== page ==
One couldn’t help but notice the sharp drop in Apollo (APOL – $61) a few days ago in response to a downgrade from Credit Suisse.Â Â What’s more intriguing to us is the extreme change of view over a short 3 week period.
On April 1st analyst Kelly Flynn felt that concerns post the Q2 report were “overblown” and that concerns and less margin expansion were “already reflected” in valuation.Â As for concerns coming on the regulatory front the were said to be “less credible than [they have been] for several years given management’s obvious constructive approach to educational quality and all regulatory issues.”Â In the note the analyst went on to increase estimates and reiterate their Outperform rating and $95 price target.
Since the report we have been seeing matters of real concern about Apollo and written about them right here. Because we are short the name we were pleased to see Credit Suisse come out just 20 days later on April 21st with a downgrade of the shares.Â But it’s still puzzling that now the analyst feels exactly the opposite regarding regulatory scrutiny and a slowing of the business going forward.
Our best guess is that the deeper you look the more problems you see.Â Again it’s not that the company is bad but that the risk from more regulatory scrutiny and estimates that look simply too high argue for there being much more risk than most are factoring in.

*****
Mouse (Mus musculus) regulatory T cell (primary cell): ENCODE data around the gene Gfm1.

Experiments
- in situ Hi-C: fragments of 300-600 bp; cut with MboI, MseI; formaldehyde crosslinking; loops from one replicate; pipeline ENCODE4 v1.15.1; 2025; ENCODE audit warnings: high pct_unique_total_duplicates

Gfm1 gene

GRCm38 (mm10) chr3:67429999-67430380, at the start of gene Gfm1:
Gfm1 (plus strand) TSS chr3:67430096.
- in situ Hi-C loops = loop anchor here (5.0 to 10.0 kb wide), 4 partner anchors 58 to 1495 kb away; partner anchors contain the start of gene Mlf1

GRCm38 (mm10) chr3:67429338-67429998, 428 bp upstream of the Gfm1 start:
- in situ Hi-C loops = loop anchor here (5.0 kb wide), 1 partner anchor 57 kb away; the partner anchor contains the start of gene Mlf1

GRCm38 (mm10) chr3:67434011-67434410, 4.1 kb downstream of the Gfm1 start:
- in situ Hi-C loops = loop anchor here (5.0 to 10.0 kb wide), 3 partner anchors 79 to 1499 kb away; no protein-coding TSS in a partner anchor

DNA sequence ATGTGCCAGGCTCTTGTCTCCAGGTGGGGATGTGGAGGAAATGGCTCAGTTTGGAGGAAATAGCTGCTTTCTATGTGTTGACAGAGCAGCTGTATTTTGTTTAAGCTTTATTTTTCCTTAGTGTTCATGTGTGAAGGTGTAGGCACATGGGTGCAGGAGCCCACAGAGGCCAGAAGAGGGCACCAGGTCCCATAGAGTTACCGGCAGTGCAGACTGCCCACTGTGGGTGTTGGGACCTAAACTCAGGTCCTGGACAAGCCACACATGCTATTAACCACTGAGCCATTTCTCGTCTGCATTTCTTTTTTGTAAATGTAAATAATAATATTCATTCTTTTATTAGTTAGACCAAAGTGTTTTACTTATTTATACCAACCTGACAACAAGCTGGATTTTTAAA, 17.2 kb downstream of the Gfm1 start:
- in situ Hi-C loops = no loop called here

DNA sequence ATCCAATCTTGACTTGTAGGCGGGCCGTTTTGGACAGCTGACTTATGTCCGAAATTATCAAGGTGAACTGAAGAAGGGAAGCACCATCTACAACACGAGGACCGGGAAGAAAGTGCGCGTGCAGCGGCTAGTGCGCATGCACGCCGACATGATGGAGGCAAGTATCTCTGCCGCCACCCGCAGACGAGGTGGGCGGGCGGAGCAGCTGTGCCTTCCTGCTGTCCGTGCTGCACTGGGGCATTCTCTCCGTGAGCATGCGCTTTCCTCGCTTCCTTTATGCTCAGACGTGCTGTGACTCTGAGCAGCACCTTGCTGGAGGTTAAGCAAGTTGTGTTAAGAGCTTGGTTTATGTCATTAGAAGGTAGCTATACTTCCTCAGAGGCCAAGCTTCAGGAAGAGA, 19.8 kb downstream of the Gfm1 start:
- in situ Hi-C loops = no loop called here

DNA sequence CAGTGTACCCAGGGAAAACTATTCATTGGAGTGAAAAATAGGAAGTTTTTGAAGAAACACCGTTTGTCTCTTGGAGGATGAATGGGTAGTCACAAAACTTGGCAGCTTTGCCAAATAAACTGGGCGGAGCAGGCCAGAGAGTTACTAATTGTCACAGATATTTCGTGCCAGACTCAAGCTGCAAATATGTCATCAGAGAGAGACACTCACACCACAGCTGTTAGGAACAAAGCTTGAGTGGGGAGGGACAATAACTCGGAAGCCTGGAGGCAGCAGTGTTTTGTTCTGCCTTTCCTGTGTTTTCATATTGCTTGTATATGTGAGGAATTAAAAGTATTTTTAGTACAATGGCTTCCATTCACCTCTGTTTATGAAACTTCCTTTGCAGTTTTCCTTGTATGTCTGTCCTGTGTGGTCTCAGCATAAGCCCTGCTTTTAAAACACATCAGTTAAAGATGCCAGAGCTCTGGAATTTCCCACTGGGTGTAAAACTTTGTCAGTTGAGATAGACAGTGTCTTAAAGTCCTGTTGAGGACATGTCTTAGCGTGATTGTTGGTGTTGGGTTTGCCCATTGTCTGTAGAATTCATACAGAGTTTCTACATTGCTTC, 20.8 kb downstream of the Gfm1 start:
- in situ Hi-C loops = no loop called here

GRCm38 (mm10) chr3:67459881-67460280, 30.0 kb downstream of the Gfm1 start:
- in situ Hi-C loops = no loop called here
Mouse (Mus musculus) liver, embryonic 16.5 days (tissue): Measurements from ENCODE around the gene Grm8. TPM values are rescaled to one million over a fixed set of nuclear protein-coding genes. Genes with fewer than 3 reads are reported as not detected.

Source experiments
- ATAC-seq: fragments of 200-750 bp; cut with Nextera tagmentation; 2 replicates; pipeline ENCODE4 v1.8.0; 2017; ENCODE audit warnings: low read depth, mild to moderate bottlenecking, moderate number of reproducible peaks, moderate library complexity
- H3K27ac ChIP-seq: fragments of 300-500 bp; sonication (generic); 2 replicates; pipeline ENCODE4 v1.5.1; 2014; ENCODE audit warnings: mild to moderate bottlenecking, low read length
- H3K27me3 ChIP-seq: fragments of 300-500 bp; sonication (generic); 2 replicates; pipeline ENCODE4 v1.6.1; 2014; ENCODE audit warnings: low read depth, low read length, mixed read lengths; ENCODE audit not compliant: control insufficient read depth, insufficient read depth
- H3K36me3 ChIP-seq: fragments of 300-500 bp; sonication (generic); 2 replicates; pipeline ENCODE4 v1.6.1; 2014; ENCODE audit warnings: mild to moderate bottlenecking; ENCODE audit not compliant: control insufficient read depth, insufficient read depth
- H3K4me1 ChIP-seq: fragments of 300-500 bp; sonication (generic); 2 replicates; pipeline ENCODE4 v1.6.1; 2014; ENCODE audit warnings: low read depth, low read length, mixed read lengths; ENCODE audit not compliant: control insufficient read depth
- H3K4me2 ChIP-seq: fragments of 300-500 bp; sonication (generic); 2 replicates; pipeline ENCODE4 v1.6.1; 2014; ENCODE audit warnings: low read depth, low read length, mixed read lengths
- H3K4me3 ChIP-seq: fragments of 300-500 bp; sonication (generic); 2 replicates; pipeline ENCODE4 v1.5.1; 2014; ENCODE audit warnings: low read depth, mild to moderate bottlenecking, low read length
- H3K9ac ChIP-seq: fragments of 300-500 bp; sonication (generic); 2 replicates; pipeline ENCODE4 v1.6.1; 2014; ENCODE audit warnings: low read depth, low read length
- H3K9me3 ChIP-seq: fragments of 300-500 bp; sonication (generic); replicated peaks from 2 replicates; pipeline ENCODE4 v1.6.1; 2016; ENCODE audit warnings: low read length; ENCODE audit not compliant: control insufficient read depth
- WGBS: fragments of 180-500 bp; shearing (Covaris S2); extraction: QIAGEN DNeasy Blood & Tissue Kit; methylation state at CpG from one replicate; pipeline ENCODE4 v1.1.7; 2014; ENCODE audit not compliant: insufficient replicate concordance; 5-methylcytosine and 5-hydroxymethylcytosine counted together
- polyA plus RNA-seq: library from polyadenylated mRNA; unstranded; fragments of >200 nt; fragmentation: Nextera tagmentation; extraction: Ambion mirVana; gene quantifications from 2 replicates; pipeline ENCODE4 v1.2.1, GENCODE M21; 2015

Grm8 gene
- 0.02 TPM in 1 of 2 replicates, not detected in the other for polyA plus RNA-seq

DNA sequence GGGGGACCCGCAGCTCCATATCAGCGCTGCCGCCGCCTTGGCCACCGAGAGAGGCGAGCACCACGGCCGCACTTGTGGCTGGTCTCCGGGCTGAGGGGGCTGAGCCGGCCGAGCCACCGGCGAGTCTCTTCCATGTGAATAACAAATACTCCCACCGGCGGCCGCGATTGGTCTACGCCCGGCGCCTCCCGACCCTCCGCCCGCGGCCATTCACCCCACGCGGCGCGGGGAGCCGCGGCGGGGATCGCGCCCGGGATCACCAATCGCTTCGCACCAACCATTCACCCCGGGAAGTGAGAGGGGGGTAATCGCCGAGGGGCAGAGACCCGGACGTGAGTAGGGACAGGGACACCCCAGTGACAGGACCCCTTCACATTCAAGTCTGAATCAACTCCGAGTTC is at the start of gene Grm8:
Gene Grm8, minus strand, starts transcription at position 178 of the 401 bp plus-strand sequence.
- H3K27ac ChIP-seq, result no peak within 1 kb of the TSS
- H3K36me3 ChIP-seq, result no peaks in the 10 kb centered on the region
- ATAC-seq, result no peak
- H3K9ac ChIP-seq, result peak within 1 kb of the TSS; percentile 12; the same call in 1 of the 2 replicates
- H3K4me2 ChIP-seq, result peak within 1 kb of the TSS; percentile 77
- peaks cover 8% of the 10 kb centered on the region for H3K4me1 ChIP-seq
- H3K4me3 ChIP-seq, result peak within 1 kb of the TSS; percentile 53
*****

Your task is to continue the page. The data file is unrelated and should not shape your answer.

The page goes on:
Thankfully for Apollo shareholders Deutche Bank joined the cheerleading section by coming out with a Buy rating on the shares the same day as the Credit Suisse downgrade.Â The analyst at DB must have felt odd watching the stock tank that day but able to use the well worn phrase “we loved it at $65 so we really love it down here at $60.”
Recently the current administration has been making clear noises about reform in the credit card industry.Â This is just more evidence to us that the government will want to know that the debt that is being piled on students by for-profit educational companies is actually in their best interests.Â Apollo has mounted a major advertising campaign to keep visibility and enrollments up but it will also ensure that they are in the sights of whomever might be interested in reforming questionable industry practices.
Lastly there’s something about feel that we can’t ignore with this company.Â From the management commentary to the website the company comes off as a enrollment and degree granting *machine* which can be seen as a good thing if you stand to profit from the volume. It’s not very consistent with an institution of higher learning or even a trade school.Â Everything shouts “enroll in a program” and it can be financed with student loans.Â Â We realize that Apollo Group is a real company and many students and alumni get good value from their involvement with the company.Â But it seems that a many, possibly a majority, do not and Apollo has business practices that don’t seem above reproach.
[Disclosure: As mentioned above Research 2.0 is unabashedly short some shares of Apollo Group based on what we see as a mis-pricing of risk in the market price of the stock.]